Synthetic equity is fast becoming a way of enhancing liability-driven investing strategies for U.K. pension funds entering the next phase of pension risk management, according to consultants and managers.
Vanessa James, investment director at the £4 billion London Pensions Fund Authority, said the fund implemented a synthetic equity strategy late last year “to free up capital for collateral and lock in the attractive terms available.” Fund executives decided to sell about £100 million in passive equity assets invested in the U.S., U.K., Europe and Japan. The proceeds were used to increase holdings in cash and government bonds, which could be used as collateral. The equivalent passive equity exposure was obtained through both equity total return swaps and futures.
“It was taking our LDI strategy one step further,” said Ms. James. LPFA was among the first local authority pension funds to implement an LDI strategy in 2005 and now has £1.2 billion, or about 30% of total assets, in its LDI portfolio.
Other pension funds that have implemented synthetic equity strategies include the £26 billion Royal Mail Pension Plan, London, and the £7.3 billion Aviva Staff Pension Scheme, Perth, Scotland. According to Royal Mail's annual reported for the year ended March 31, BlackRock Inc. manages a £11.2 billion LDI portfolio.
“This approach has been picking up more interest in the last 12 months,” said Stephen Woodcock, principal and senior consultant within Mercer LLC's investment consulting group in London. “It's obviously linked to the relative position of gilts vs. swaps.”
Traditionally, inflation swaps and interest-rate swaps were less expensive than the equivalent inflation-linked government bonds, also known as gilts. Therefore, pension funds tended to use swaps to hedge liabilities in LDI portfolios and separately invested cash in growth assets such as equities for additional returns.
But during the financial crisis, pension funds investing in physical bonds got better returns than funds using the equivalent swaps. Following the collapse of Lehman Brothers Holdings Inc. in September 2008, the spread between physical bonds and the swap curve reached as high as 100 basis points but has since narrowed.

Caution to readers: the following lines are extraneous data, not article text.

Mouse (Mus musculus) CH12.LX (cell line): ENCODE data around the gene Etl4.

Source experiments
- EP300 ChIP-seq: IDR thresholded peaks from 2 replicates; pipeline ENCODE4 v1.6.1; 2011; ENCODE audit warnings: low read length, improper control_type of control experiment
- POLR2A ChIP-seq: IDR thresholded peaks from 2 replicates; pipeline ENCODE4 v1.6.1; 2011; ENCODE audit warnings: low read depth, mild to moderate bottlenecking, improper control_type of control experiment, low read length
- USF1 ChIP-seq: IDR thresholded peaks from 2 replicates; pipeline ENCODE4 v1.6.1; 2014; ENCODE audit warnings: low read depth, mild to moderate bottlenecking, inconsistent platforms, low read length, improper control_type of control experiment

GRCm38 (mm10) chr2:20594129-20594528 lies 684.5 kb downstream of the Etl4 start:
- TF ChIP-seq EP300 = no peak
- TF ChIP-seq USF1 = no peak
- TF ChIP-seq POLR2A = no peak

“Pension funds are taking advantage of relative value opportunities,” said Tarik Ben-Saud, managing director and head of liability-driven investing for Europe, Middle East and Africa at BlackRock, London.
“If pension funds had stayed in cash equity and interest rate swaps, they would have missed out on an opportunity that could add 10% to 15% at the total scheme level over a period of about 30 years.”
Furthermore, as pension funds mature, a larger portion of the liabilities require hedging, resulting in the need for additional assets that can be used as collateral, such as cash, government bonds and high-grade corporate bonds.
To hold the physical bonds rather than using swaps, pension funds need cash, which they are raising by selling their equity holdings, Mr. Woodcock said. Equivalent equity market exposures are then obtained through derivatives, which require much less upfront capital but effectively shift the leverage from the liability-hedging strategy to the growth assets portfolio, sources said.